David Fisher On Glentoran, AFC Wimbledon And Learning From Warren Feeney

David Fisher On Glentoran, AFC Wimbledon And Learning From Warren Feeney

An interview with David Fisher, by Callum McFadden for WFi.

You joined Glentoran in the summer of 2023. You have had a strong start to life in Northern Ireland with a goal-scoring rate of a goal per two games. How would you reflect on your time at the club so far?

“I am happy with how things are going because I joined up with the team a bit later than the rest of the players which means that I did not have the pre-season as I would have ideally wanted.

“That meant that when I first came in, it took me a little while to get up to full match fitness, however, when I got myself in the team, I have been fit and firing since and scored double figures for the season in all competitions to date.

“Overall, I can’t really complain with that because I knew from the moment that I signed, that the the gaffer obviously had a plan to give me opportunities to play, and I am making sure that I take those opportunities in my stride.”

Your manager is Warren Feeney, who was an international striker for Northern Ireland when he was a player. What has it been like working with someone like him as he knows what you’re going through as a forward on a match-by-match basis?

Working with Warren has been really well because he is probably a lot harder on us as forward players given his history in the game. 

“He talks me through my game as a whole and how important it is for me to hold the ball up and contribute to an attack with my movement.

“He has high standards but that is a good thing for me and for all of the players because he wants to push us on to improve as players and contribute to the success of the club as much as possible.

“Over the course of the season so far, I’ve been trying to score more goals within the six-yard area from cutbacks or crossed because he has emphasised how important being able to score one-touch finishes is in terms of my progression as a forward.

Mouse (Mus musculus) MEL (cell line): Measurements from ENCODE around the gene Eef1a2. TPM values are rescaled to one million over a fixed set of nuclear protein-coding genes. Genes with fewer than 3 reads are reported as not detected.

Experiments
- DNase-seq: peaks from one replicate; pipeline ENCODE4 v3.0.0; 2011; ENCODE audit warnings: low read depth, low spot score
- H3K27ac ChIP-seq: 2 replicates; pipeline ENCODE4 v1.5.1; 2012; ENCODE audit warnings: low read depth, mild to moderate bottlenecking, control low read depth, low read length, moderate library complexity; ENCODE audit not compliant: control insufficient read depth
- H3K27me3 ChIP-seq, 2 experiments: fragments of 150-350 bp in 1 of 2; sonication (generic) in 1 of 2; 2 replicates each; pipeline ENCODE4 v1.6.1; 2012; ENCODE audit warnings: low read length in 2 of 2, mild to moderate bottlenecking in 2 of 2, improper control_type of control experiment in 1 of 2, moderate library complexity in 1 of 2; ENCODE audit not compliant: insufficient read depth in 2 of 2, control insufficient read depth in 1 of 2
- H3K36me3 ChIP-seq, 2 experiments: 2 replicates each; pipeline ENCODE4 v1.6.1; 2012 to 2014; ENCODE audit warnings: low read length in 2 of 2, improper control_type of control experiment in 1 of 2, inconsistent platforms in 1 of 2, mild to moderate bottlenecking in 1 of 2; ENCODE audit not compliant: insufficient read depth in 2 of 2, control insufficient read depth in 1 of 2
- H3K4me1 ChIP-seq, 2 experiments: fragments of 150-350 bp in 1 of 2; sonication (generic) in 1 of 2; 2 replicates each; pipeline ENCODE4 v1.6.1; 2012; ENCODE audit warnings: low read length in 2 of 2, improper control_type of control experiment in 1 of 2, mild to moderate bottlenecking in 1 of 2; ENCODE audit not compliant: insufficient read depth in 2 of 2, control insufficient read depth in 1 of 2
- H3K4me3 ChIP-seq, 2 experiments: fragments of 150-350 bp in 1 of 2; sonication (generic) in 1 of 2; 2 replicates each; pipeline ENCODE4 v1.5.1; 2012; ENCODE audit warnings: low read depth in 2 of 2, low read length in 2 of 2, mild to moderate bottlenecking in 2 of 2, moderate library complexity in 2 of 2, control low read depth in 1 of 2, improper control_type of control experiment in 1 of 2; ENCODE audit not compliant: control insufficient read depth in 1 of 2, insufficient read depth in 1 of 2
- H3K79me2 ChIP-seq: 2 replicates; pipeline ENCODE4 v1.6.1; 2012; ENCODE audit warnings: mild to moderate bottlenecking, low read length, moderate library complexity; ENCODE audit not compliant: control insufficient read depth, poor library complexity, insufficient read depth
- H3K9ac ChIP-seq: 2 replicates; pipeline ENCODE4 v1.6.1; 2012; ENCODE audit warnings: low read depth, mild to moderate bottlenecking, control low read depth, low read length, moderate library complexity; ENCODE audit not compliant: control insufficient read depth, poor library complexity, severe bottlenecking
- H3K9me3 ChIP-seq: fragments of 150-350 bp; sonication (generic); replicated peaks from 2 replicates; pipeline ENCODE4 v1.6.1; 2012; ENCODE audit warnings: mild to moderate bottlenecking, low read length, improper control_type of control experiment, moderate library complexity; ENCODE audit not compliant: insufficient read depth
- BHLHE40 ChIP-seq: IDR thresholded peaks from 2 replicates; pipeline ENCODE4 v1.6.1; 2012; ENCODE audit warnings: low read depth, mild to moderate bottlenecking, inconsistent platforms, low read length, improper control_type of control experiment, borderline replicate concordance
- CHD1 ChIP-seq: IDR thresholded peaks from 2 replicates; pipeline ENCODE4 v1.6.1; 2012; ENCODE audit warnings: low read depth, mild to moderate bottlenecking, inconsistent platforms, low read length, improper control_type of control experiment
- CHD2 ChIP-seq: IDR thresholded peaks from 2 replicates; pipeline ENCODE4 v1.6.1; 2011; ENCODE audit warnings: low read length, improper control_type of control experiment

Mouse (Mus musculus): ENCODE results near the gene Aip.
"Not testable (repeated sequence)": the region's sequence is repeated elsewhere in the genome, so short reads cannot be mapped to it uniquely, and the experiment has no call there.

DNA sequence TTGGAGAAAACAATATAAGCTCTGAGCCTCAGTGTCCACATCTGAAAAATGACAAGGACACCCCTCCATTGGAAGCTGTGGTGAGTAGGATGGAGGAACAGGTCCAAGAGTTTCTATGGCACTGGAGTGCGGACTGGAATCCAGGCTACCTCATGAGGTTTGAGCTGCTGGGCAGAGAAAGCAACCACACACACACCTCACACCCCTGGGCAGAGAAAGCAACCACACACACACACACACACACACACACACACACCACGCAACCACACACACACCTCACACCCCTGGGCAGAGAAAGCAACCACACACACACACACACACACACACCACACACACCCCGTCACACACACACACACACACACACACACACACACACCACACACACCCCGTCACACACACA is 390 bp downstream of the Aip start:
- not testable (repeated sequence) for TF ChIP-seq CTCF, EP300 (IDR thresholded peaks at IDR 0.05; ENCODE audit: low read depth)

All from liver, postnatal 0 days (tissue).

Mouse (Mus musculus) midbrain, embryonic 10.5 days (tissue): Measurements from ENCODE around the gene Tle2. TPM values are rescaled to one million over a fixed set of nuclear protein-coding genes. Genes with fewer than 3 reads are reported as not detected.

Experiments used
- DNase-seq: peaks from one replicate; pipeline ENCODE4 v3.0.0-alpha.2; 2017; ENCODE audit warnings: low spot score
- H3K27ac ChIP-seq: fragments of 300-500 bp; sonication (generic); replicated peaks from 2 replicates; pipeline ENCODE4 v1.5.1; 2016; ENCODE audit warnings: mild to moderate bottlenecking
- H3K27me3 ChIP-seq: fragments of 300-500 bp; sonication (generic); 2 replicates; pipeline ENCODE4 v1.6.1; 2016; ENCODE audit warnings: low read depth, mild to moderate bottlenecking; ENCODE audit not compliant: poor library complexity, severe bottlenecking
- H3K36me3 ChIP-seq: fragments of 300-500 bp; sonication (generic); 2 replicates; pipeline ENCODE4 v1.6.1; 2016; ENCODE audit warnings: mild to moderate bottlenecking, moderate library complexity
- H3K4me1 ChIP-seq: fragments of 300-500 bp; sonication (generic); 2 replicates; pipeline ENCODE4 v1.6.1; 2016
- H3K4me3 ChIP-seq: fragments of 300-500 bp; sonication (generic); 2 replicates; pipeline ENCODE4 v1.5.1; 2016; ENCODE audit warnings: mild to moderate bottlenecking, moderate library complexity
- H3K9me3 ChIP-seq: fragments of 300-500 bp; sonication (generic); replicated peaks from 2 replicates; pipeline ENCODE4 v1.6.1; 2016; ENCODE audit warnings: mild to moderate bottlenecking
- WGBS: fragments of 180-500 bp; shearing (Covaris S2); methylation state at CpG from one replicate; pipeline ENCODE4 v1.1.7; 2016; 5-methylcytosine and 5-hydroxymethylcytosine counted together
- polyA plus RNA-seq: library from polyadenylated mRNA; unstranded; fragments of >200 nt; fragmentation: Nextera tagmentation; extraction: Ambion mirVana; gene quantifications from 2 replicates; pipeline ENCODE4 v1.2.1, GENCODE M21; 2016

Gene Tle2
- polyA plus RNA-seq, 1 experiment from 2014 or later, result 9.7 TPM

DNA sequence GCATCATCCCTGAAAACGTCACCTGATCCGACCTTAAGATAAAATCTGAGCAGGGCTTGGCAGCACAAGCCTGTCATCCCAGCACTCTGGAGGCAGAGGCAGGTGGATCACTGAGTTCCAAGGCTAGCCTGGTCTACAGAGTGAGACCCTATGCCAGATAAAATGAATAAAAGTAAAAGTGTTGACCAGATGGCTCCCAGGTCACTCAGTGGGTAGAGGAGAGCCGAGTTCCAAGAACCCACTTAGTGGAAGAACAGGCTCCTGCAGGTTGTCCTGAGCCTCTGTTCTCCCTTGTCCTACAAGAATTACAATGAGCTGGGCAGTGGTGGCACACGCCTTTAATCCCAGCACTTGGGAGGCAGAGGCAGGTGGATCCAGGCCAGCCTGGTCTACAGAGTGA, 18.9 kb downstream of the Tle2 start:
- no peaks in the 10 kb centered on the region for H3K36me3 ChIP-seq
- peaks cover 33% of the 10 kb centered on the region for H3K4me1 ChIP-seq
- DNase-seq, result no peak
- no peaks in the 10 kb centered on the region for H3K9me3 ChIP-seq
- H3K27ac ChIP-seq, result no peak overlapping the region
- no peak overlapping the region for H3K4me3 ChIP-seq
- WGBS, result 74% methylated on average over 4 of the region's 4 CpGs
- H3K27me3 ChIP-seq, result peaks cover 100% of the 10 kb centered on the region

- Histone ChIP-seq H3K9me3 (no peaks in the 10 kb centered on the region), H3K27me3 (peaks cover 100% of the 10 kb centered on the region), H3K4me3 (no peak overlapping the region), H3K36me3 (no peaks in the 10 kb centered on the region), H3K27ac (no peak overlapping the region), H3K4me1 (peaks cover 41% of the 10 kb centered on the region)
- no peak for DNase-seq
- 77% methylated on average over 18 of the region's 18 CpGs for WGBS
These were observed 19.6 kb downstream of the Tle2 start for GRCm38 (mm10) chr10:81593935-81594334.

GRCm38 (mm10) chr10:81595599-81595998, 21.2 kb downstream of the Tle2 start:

“It is also nice to be able to speak to someone like him who has been there and done it all before as a player and ask him where he would have moved in a certain situation or what his approach would be in certain attacking scenarios. 

“Calling on his experience is really helpful in that sense.” 

One of the highlights of your time at the club so far, undoubtedly, has to be the 4-0 derby victory against Linfield in December 2023. Just how special an evening was that for you and the players, given that the game was at home and there were thousands of fans backing you from the stands?

“That night was one of the best nights of my career so far. 

“Any game against your big rivals is vital but I do not think anyone expected us to beat them 4-0 coming into the game. 

“It was one of those nights when we performed to our maximum as a team and you walk off the pitch at full time, just absolutely buzzing with how you’ve played and to share that with the fans who were, also, delighted was amazing.”

You progressed through the youth system at AFC Wimbledon and went on to represent the first team on a few occasions too. How do you reflect on your formative years as a footballer with the Dons?

“Overall, I have mixed feelings.

“My academy days were more enjoyable than how things worked out with the first team as time went on. 

“I was coached by Mark Robinson in the academy, and he was a fantastic coach who taught me so much. It is no surprise to see him now working at Chelsea.